As both Mark Herron and Darren Elkind, the two opposing lawyers in the Oct. 25 public hearing regarding Helen Miller’s seat on the White Springs Town Council, agreed: the council took upon itself a solemn responsibility with the hearing.
It was the council that charged Miller with malfeasance, misfeasance or non-feasance while in office at its June meeting when it moved to declare her seat forfeited.
It was that same council that then heard the evidence at last week’s public hearing and issued the verdict on whether Miller would indeed have to give up her seat.
But in doing so, the council started down a slippery slope.
One of the four charges heard at the quasi-judicial hearing against Miller involved her asking if staff could move chairs from one building to another to host a dinner for the Suwannee River League of Cities, which Miller serves as the organization’s president.
Herron, Miller’s lawyer, called the charge “probably one of the most trivial charges in terms of trying to deprive the people of their representative on this board that is imaginable.”
We agree that it’s hard to imagine how making a request about moving tables and chairs can lead to someone losing their elected office.
Watergate, this is not.
In fact, Elkind even admitted that the charge seemed petty, although he quickly touted the importance of not interfering with employees’ jobs and responsibilities.
Petty and trivial as it may be, the council — by virtue of a 3-1 vote from Mayor Rhett Bullard, Vice-Mayor Tonja Brown and Willie Jefferson with only Walter McKenzie voting against — decided it still constituted a willful violation of the town’s charter. They also voted her in violation on the other three allegations of questionable employee pay requests and overstepping through unilateral direction to city staff.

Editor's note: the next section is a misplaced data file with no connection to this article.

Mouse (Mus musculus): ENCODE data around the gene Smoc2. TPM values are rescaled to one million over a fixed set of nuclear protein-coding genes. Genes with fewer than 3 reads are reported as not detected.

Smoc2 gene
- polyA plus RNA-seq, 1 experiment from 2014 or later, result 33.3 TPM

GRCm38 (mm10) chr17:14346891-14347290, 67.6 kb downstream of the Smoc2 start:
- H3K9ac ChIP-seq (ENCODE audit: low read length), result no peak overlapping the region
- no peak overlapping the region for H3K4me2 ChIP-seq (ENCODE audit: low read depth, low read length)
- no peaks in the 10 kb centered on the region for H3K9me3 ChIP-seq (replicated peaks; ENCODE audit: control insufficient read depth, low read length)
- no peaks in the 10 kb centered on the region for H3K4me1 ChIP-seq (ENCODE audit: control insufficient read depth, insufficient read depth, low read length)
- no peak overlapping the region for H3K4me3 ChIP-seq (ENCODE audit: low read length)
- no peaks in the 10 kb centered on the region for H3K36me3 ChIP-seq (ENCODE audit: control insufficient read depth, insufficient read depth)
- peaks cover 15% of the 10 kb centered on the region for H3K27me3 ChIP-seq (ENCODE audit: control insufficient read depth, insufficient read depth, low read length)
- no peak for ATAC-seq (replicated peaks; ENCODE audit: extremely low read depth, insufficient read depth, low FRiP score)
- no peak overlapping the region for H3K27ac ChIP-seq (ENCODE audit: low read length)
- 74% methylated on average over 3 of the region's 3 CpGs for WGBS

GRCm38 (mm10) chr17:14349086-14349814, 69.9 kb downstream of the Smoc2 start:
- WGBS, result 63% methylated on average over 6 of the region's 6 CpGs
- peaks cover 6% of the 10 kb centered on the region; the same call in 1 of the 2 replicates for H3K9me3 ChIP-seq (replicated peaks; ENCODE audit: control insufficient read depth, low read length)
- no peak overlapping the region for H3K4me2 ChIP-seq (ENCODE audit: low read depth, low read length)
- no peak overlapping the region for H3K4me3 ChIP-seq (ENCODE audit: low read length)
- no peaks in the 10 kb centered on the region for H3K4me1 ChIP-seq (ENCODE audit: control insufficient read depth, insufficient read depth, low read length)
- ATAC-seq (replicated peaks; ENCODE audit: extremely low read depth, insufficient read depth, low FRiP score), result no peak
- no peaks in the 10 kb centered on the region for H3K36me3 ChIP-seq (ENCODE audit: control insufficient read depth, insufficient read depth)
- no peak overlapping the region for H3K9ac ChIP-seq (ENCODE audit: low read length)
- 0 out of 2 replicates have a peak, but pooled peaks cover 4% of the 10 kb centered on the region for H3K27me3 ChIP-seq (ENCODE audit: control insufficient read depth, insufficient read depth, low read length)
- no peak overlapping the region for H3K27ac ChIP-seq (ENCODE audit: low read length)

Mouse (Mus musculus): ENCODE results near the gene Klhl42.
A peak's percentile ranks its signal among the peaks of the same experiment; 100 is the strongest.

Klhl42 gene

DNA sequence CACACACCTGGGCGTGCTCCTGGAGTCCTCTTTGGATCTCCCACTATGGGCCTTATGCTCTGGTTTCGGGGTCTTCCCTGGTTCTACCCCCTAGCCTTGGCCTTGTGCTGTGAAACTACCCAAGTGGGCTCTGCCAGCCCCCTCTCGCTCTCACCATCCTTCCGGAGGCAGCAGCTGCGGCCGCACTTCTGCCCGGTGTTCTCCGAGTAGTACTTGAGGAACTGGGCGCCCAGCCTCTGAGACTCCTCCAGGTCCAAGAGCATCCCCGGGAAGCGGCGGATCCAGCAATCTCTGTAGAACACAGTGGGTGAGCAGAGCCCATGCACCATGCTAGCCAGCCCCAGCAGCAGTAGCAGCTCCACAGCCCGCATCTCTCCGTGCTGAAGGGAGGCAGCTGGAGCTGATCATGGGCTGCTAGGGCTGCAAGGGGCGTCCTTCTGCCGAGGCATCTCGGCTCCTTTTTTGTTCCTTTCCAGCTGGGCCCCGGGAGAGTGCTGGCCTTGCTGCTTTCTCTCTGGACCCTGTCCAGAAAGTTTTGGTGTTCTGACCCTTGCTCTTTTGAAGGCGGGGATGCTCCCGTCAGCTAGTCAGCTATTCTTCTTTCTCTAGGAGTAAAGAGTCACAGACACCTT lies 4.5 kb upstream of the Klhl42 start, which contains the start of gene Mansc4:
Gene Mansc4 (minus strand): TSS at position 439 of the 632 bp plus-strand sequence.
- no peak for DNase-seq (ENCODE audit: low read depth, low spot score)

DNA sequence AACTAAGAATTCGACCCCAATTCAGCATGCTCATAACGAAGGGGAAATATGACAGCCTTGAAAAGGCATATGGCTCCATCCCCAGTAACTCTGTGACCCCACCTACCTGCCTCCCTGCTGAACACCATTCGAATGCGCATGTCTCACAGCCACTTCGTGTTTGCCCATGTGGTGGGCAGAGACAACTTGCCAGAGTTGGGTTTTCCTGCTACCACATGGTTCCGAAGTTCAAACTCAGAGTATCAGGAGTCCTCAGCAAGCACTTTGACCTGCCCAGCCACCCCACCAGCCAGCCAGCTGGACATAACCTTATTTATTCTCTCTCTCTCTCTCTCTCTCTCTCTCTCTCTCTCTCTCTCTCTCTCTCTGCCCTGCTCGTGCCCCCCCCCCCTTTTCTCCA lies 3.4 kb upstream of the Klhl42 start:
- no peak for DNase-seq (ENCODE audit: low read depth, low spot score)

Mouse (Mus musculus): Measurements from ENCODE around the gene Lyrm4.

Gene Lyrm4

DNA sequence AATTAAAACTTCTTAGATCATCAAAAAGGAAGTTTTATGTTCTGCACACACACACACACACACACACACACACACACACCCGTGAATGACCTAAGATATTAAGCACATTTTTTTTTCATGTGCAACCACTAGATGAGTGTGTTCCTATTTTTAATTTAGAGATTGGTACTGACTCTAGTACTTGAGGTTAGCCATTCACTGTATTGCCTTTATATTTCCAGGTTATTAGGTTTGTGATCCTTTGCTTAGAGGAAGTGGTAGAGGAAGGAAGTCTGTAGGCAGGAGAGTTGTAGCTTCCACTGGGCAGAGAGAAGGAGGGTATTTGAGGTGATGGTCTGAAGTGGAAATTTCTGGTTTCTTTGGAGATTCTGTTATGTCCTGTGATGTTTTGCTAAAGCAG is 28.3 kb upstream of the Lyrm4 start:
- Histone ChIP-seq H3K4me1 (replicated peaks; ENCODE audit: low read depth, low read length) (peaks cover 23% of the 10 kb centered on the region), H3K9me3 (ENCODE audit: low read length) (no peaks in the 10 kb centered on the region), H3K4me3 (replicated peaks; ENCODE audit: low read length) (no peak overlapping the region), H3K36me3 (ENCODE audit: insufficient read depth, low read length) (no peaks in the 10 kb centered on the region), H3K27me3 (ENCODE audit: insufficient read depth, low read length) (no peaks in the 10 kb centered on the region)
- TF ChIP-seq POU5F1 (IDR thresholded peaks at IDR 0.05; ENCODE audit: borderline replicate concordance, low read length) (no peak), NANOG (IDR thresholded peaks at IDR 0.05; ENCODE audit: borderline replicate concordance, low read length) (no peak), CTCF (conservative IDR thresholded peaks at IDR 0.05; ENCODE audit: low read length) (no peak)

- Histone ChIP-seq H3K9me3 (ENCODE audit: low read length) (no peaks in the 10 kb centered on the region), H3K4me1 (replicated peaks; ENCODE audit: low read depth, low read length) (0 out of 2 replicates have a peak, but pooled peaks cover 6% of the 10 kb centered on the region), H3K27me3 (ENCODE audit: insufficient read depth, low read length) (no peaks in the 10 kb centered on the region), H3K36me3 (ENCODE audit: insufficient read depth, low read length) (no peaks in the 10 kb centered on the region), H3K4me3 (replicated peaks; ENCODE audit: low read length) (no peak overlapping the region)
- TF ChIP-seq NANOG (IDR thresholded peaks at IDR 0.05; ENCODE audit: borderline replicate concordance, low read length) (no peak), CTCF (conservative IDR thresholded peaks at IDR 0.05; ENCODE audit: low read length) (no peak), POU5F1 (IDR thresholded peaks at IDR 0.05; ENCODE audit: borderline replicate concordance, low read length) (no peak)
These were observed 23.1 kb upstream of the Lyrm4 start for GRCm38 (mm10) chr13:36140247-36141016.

And in doing so, the council opened itself up to the potential for more seat forfeiture hearings in the future.
McKenzie earlier in the hearing admitted to having made requests of Police Chief Tracy Rodriquenz.
“I’ve asked Chief Rodriquenz to do things, I’ve asked her if she would mind taking care of the bicycles for the Suwannee Bike (Association) that were donated to the kids for the Christmas program,” McKenzie said, later adding that he also contacted the supervisor of utilities about a water main break that flooded his yard, which could be interpreted as a no-no: “According to the way we’re doing business here tonight, I could be charged with a violation of the charter. And I will openly stand up and say, ‘Yes I did that.’”
That admission seemed to have jogged Rodriquenz’s memory, who had just said that Miller was the lone council member who asked for her help.
“Everybody asks me to do things,” she said. “He’s absolutely right in that he’s come to me about the bicycles and I believe Miss Tonja has come to me about hot dogs.
“It’s whatever the community needs.”
Except requesting help to fulfill the community’s needs apparently is a willful violation of an express prohibition of the charter.
At least, that is what the council declared last week.